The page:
Since the start of the COVID-19 pandemic, Governor Jared Polis has generally avoided giving a tongue-lashing to President Donald Trump or members of his inner circle over disease-related topics, presumably because he didn't want Colorado to face retribution when it came to federal aid and desperately needed supplies. But during a January 15 press conference focusing on the novel coronavirus, Polis dropped the politeness and put Trump, Vice President Mike Pence and Secretary of Health and Human Services Alex Azar on blast for promising the state a one-time bump of 210,000 vaccine doses from a reserve supply that doesn't exist — something he said he learned about shortly before the already scheduled event.
"We're extremely disappointed that we were lied to," Poli maintained. "We were led to believe they would release the stockpile, which would have equated to about 210,000 doses, a three-week supply, but that was unfortunately not true."
When asked for his guess about whether this fiction was motivated by vengeance or bungling, Polis replied, "I'm not going to cast aspersions. My guess is it's gross incompetence...but I could be erring on the side of my optimistic view of human nature."
After a quick update on current data (2,281 new COVID-19 cases on January 14 and 881 hospitalizations), Polis detailed the amount of vaccine the state is actually slated to receive in the coming days: 34,700 doses of the Moderna medication and 35,100 of the Pfizer version. That adds up to 69,800 total doses, but the state is able to stretch that number to 77,500 by careful use of small excess amounts in each vial. He expects that Colorado will receive a similar volume through the end of January, with 90,000 to 100,000 per week coming around the first of February.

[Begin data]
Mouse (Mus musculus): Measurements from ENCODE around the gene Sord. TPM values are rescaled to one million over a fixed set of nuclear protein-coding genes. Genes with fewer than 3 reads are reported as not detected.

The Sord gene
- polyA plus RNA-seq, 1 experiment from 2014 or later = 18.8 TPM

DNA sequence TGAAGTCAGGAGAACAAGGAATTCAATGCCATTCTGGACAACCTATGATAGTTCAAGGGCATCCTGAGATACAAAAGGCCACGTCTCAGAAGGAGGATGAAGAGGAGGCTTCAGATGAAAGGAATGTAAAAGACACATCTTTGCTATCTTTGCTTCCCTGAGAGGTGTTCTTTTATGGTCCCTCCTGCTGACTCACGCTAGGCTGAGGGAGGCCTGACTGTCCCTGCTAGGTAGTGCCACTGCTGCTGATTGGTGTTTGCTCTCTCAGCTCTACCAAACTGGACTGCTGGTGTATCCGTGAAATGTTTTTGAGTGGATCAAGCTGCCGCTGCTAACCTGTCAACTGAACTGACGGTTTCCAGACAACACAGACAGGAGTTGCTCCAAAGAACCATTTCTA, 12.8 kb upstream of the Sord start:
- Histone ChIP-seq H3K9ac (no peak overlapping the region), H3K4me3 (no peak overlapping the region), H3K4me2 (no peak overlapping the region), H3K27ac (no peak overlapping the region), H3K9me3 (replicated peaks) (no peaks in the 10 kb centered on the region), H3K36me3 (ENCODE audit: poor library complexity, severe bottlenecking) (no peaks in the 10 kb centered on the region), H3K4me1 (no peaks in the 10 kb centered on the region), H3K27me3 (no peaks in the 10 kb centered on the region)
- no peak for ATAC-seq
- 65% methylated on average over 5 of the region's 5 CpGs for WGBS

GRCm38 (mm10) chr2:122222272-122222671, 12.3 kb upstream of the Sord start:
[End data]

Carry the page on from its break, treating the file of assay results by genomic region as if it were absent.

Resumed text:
Had the aforementioned 210,000 doses actually arrived as pledged, he noted, officials would have been able to lower the minimum age for prioritization to 65 and perhaps include front-line workers such as teachers in the vaccination pool sooner. Now that won't happen, but he still expressed confidence that Colorado will be able to achieve its original goal of inoculating 70 percent of residents age seventy and above by February's end, in part because almost all of the health-care personnel working directly with virus patients have gotten their shots, freeing up more resources for seniors. A separate federal program covering nursing homes and assisted-living facilities isn't quite this far along, and Polis expressed frustration about that, too — but as he acknowledged, the majority of these sites have been serviced, with vaccines for the rest expected to follow soon.
In the meantime, Polis asked elders to be patient, since all of them won't be able to receive the vaccine immediately.
Around the midpoint of the discussion, Polis shifted gears to talk about the extension of the federal Paycheck Protection Program, or PPP. This time around, the funds will only be available to businesses that were down 25 percent or more for at least one quarter of 2020. Dr. Kit Kieling of Orderly Health spoke about the ways in which his operation benefited from PPP resources during the initial round and how he's looking forward to applying again — and took the chance to hype his service, too.
In a question-and-answer session, Polis stressed that the state is carefully monitoring the performance of hospitals, clinics and other entities that are distributing the vaccine to ensure that they are doing so efficiently and equitably — and he confirmed that no discipline would be meted out against a couple of systems that recently had doses spoiled as a result of what he termed "acts of God" (a power outage, in one case). Polis also discussed research suggesting that vaccinated individuals can still spread the virus even if they don't become infected by it — a development that is likely to present an extra challenge to health officials several months from now.
At present, though, job one is collecting and injecting as much vaccine as possible, and Polis was clearly still fuming about the latest untruth to come out of the Trump administration in its waning days. About the stockpile, he said, "Never in our wildest dreams did we think it didn't exist."
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